No one likes waiting in line at the DMV, especially when you’re there for something as time-consuming as a driver’s license renewal.
If you’re old enough to drive, it’s no secret that the Department of Transportation has several minimum requirements for who can and cannot drive.
What you may not know is that there are several different levels of restrictive licenses for those with different severities of ocular disability. These different levels use their own system of checks and balances to restrict the driver to certain road conditions for their safety and the safety of those around them.
There are a few parameters that the Illinois Department of Transportation uses to separate different levels of driving capability. The main two levels being a person’s age with the use of visual and written testing, and ocular acuity with the use of vision exams, and in some cases, doctor referrals.
Age plays a huge factor in renewing your license. It controls such aspects as to how frequently you need to renew your license and what requirements you must meet to do so.
The general rule regarding age is that all initial and renewing drivers are required to pass a vision exam every four-year renewal cycle. However, there are exceptions to this rule with specific scenarios in mind:
- Those between the ages of 22 and 74 are able to renew their license by mail if they have a clean driving record.
- Drivers with a clean driving record may forego the driving knowledge test that is mandatory for renewal of license every eight years.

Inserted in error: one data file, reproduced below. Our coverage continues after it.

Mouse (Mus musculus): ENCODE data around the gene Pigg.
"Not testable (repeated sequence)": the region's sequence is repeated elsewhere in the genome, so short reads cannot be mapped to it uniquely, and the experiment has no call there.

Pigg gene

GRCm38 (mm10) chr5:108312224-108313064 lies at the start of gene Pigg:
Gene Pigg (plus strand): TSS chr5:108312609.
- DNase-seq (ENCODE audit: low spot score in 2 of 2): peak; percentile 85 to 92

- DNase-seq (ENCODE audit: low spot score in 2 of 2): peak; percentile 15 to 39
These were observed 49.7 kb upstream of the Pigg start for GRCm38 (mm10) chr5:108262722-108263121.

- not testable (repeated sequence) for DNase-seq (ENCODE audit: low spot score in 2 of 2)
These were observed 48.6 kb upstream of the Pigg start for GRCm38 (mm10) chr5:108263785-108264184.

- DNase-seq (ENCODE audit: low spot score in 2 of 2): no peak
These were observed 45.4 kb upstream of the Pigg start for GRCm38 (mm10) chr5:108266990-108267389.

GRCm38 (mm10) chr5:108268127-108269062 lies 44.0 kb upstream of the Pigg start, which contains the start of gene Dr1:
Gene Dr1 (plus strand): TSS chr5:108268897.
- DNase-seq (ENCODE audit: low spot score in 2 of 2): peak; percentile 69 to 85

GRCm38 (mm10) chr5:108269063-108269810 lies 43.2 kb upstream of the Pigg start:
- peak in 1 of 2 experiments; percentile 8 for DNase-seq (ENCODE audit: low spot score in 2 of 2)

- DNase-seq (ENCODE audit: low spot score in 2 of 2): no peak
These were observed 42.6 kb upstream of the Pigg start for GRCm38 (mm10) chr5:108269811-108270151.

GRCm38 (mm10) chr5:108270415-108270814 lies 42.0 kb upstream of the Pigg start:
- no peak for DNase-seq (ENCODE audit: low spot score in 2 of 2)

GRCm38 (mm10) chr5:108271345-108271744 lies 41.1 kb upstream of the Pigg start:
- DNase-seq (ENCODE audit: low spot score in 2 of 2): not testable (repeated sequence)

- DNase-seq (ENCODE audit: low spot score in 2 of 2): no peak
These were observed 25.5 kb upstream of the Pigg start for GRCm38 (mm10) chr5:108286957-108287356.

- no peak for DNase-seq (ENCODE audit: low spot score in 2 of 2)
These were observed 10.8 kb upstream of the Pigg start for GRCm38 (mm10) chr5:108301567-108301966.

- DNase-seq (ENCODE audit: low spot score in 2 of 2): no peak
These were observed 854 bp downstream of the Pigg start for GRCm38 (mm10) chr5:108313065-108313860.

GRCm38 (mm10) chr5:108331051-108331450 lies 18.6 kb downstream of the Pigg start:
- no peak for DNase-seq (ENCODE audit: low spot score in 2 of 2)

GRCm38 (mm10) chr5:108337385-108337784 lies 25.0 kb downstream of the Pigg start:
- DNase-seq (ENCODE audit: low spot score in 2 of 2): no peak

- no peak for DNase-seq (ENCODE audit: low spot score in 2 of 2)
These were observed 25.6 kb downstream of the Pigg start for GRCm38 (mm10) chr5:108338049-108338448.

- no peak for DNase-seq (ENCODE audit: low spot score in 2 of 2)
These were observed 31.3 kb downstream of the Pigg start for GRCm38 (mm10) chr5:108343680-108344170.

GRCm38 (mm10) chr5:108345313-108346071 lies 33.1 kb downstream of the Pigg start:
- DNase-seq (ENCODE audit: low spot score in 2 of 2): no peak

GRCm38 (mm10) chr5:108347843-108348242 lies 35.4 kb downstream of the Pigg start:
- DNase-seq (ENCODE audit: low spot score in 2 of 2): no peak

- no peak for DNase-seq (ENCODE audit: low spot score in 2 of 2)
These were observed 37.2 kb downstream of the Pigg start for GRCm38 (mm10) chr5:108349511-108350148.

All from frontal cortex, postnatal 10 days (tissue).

- From age 75 and beyond you may not renew your license by mail, and must be present at a driving facility every 4 years upon completing a successful vision and road test.
These age-dependent rules are set because your eyesight has a tendency to worsen as you age, but also because ocular diseases like cataracts and glaucoma are more likely to form as you age, and can develop to completion well within the four-year timeframe between license renewals.
As anyone would expect, ocular acuity (aka vision strength) is also taken into account when evaluating your ability to drive.
To make the examination process easier, stipulations are put into place for those with corrective lenses or other ocular inhibitors.
By Illinois standards, to receive an unrestricted license you must have visual acuity of at least 20/40 with a peripheral visual field of at least 140 degrees. Those who don’t meet this standard must either provide a report from their specialist or be issued a restrictive license.
Those with corrective lenses are usually issued a restricted license to the use of their corrective lenses while operating a vehicle.
Those with visual acuity between 20/41 and 20/70 are issued a restrictive license of use during daytime only.
Additionally, if a specialist informs the driving facility that the driver’s vision is in a state of deterioration the driver will be issued a license with periodic visual examinations as the restriction.
While age does not directly count as a vision requirement for receiving a license, age can have a drastic effect on your vision and can affect your driving ability as a lack of ocular acuity can.
Before you head out to renew your license, talk to your eye doctor and schedule an annual exam to make sure your eyes are healthy.
If you are concerned about whether you would pass a driving exam, be open with your concerns to your eye doctor, and let them help you find a solution that gets you safely back on the road.